Asian markets gained on Monday, following a Wall Street rally on upbeat jobs data, while the dollar and euro held on to healthy gains made against the yen at the end of last week.
Tokyo climbed 0.36 percent to a 33-month high, Hong Kong added 0.68 percent, Shanghai rose 0.50 percent, Seoul advanced 0.20 percent and Sydney was flat.
US traders sent the Dow to a more than five-year high Friday on the back of the latest jobs data.
The labour department report showed employers added 157,000 jobs in January, fewer than expected, and the jobless rate inched up to 7.9 percent.
However, revised data for all of 2012 showed net job growth at an average of 181,000 a month, up from a prior estimate of 153,000.
The Dow rallied 1.08 percent to 14,009.79, above 14,000 points for the first time since October 2007. The index is just shy of the record high 14,164.53 seen on October 9, 2007.
The broad-based S&P 500 added 1.01 percent and the Nasdaq jumped 1.18 percent.
"The economic momentum in the US is quite good," Khiem Do, head of Asian multi-asset at Baring Asset Management in Hong Kong, told Dow Jones Newswires.
"The US is basking in good news at the moment because the debt negotiations have kicked the can down the road," he added, referring to a delay until May to negotiations on raising the country's debt ceiling.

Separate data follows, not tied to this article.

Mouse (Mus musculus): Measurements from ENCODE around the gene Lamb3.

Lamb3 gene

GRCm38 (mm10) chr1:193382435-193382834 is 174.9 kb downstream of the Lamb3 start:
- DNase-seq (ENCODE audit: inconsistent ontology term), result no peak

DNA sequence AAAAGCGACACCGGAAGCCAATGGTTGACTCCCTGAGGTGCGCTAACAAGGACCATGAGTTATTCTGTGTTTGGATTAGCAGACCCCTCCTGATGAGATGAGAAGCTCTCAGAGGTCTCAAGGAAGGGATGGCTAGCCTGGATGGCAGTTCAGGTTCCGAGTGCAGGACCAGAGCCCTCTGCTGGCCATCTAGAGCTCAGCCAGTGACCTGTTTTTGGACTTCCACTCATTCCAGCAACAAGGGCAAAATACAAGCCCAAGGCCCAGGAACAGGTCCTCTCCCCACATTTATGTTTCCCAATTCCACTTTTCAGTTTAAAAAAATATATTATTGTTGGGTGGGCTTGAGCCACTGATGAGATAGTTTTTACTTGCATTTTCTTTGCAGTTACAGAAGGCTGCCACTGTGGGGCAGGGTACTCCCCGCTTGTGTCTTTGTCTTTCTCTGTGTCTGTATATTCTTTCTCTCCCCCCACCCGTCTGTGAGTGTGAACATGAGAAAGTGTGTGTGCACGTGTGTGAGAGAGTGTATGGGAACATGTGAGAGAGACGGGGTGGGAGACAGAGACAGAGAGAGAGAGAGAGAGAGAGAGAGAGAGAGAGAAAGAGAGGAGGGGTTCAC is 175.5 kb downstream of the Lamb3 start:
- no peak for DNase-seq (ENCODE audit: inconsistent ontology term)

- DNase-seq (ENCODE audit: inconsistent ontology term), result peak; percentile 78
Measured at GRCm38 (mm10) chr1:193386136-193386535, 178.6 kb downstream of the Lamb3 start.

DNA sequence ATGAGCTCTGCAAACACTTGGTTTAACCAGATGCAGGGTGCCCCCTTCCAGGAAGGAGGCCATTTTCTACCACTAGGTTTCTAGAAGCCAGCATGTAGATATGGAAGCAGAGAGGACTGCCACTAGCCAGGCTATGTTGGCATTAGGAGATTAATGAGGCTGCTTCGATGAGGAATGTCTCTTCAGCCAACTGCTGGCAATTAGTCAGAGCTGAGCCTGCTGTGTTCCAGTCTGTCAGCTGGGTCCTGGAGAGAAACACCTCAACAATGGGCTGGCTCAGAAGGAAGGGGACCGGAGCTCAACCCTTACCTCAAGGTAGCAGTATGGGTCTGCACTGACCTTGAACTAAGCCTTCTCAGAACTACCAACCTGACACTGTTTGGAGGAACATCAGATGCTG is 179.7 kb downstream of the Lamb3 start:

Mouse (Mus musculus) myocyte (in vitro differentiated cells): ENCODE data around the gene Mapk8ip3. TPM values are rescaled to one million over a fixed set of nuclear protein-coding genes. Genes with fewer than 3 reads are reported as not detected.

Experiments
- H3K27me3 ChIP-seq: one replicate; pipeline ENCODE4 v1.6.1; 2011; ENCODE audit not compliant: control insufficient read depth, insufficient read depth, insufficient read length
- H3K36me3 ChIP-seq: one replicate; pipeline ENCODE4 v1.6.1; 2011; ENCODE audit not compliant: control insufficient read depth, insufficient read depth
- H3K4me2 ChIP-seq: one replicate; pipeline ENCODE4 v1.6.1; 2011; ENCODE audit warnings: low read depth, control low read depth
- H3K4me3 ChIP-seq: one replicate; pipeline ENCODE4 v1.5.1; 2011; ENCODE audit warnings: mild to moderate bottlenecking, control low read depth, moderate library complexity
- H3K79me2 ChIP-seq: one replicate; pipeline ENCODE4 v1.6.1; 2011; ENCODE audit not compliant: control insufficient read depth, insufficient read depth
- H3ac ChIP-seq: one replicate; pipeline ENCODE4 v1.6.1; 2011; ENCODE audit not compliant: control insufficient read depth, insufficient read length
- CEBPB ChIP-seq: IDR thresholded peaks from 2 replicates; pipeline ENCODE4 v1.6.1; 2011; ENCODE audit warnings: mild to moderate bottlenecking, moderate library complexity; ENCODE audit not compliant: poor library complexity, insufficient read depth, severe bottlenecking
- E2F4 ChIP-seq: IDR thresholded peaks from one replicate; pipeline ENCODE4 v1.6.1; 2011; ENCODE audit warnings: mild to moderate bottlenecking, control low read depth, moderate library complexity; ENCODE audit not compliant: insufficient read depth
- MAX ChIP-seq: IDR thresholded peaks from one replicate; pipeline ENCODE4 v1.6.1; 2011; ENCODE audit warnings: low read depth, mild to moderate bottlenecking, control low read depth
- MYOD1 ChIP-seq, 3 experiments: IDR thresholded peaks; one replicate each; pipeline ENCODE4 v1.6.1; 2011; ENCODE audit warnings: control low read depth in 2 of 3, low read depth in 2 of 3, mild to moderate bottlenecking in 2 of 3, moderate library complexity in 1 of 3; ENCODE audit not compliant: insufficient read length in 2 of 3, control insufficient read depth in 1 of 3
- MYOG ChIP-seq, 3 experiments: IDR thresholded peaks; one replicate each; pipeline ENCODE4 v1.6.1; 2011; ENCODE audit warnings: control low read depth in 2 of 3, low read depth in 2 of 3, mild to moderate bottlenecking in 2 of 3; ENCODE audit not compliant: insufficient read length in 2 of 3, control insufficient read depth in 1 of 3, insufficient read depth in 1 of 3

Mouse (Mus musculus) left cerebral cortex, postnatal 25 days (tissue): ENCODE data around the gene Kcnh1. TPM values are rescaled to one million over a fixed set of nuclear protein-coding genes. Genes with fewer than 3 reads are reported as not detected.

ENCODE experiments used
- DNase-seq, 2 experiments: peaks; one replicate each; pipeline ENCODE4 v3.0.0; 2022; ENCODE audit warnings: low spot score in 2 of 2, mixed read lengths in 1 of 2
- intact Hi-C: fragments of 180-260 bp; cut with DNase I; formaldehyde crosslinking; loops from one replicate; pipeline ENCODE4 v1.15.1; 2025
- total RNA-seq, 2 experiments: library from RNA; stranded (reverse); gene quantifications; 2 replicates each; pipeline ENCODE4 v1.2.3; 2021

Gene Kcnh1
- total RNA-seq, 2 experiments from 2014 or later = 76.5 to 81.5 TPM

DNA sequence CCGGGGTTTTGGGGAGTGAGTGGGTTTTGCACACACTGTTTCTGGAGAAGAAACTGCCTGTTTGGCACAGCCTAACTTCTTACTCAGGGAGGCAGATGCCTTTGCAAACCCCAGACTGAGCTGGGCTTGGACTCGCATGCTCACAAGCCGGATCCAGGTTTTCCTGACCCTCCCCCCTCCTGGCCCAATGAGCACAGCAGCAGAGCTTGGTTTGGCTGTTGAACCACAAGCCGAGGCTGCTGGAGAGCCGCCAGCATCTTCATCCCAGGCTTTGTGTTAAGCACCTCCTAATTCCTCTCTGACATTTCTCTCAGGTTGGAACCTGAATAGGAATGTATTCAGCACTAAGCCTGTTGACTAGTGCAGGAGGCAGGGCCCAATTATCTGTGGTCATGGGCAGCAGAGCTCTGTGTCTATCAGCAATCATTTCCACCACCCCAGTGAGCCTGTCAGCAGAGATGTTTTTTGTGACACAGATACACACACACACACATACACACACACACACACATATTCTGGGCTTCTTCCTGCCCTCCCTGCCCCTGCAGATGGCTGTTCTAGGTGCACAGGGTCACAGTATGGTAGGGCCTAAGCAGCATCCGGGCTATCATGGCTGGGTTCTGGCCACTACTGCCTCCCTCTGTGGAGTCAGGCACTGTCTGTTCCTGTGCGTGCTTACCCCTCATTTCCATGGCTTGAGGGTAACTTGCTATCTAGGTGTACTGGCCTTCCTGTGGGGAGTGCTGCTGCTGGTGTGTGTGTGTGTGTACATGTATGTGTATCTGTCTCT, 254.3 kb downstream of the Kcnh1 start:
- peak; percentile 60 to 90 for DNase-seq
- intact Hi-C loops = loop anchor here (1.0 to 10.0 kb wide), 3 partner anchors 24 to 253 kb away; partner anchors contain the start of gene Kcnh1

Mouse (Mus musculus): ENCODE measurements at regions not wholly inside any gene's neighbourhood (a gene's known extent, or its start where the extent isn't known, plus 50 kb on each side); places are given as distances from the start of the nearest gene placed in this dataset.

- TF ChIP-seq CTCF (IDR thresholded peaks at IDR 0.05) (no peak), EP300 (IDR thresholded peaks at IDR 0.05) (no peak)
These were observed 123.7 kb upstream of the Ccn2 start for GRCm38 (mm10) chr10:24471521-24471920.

And UniCredit's Harm Bandholz in the United States said the updates to the 2012 data "highlight even more how remarkably resilient the US labor market has been over the last two quarters".
The jobs figures sent the dollar and euro higher against the yen on Friday, and the units edged down slightly on profit-taking on Monday in Tokyo forex trade.
The dollar bought 92.76 yen against 92.80 yen in New York late Friday, while the euro sat at 126.35 yen and $1.3624, compared with 126.60 yen and $1.3637.
Oil prices fell, with New York's main contract, light sweet crude for delivery in March dropping 27 cents to $97.50 a barrel and Brent North Sea crude for March delivery shedding 30 cents to $116.46.
Gold was at $1,668.40 at 0210 GMT compared with $1,665.35 late Friday.